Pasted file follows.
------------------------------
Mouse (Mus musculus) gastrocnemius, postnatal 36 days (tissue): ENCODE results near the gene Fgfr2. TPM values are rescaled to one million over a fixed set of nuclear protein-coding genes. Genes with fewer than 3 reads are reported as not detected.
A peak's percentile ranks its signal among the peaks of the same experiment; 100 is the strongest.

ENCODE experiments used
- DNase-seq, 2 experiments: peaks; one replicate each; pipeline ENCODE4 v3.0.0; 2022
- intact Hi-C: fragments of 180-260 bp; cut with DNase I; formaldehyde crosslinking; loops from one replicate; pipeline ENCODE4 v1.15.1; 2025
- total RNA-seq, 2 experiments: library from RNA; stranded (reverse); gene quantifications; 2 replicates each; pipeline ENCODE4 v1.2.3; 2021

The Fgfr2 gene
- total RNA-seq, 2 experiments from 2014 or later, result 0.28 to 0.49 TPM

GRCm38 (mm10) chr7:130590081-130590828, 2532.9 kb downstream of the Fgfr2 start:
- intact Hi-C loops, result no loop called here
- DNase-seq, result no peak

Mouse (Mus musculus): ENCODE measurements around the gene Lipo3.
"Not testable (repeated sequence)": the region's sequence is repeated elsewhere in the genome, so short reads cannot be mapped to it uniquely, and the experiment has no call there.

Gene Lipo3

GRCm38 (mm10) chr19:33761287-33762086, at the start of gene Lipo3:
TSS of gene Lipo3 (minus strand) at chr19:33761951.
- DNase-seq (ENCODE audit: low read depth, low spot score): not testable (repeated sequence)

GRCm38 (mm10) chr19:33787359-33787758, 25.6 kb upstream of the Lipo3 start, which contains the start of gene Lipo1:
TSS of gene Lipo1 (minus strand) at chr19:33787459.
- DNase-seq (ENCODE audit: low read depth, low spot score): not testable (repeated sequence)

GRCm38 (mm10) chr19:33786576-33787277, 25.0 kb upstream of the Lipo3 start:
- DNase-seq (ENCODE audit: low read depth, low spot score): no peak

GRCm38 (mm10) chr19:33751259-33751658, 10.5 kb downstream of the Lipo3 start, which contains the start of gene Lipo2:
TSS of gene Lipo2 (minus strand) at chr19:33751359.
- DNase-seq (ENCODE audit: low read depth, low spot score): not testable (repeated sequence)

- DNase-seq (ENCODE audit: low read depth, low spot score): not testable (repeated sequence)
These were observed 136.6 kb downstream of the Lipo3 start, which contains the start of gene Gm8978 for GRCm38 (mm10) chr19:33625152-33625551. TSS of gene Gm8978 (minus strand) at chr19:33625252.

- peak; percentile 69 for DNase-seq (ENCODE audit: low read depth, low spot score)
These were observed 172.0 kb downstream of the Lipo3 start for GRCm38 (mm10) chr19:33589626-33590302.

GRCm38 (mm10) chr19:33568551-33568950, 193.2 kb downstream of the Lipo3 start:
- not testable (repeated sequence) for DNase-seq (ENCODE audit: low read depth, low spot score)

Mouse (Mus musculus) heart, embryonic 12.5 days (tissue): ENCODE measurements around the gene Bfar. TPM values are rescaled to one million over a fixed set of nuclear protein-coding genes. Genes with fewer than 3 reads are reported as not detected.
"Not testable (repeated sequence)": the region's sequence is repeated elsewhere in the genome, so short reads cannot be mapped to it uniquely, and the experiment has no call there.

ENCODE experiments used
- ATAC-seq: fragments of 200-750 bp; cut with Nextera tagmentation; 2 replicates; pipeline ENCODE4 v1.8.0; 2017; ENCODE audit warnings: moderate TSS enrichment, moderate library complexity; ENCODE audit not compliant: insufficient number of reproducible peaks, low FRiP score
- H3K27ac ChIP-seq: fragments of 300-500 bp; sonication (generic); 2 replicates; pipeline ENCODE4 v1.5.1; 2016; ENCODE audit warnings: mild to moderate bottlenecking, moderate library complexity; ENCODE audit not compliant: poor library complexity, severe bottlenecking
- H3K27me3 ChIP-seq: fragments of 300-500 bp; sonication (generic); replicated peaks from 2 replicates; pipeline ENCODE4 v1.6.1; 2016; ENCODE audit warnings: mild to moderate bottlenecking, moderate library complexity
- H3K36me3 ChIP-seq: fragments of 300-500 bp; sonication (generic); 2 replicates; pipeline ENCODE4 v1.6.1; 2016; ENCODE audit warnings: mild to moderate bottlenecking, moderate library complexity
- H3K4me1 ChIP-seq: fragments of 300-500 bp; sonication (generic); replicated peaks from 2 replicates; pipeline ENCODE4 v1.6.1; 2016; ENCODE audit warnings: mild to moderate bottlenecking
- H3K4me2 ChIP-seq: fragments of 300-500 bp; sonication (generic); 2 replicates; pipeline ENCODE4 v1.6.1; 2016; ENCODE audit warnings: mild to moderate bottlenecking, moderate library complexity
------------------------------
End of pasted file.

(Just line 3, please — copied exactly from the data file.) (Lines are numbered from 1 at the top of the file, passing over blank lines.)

ENCODE experiments used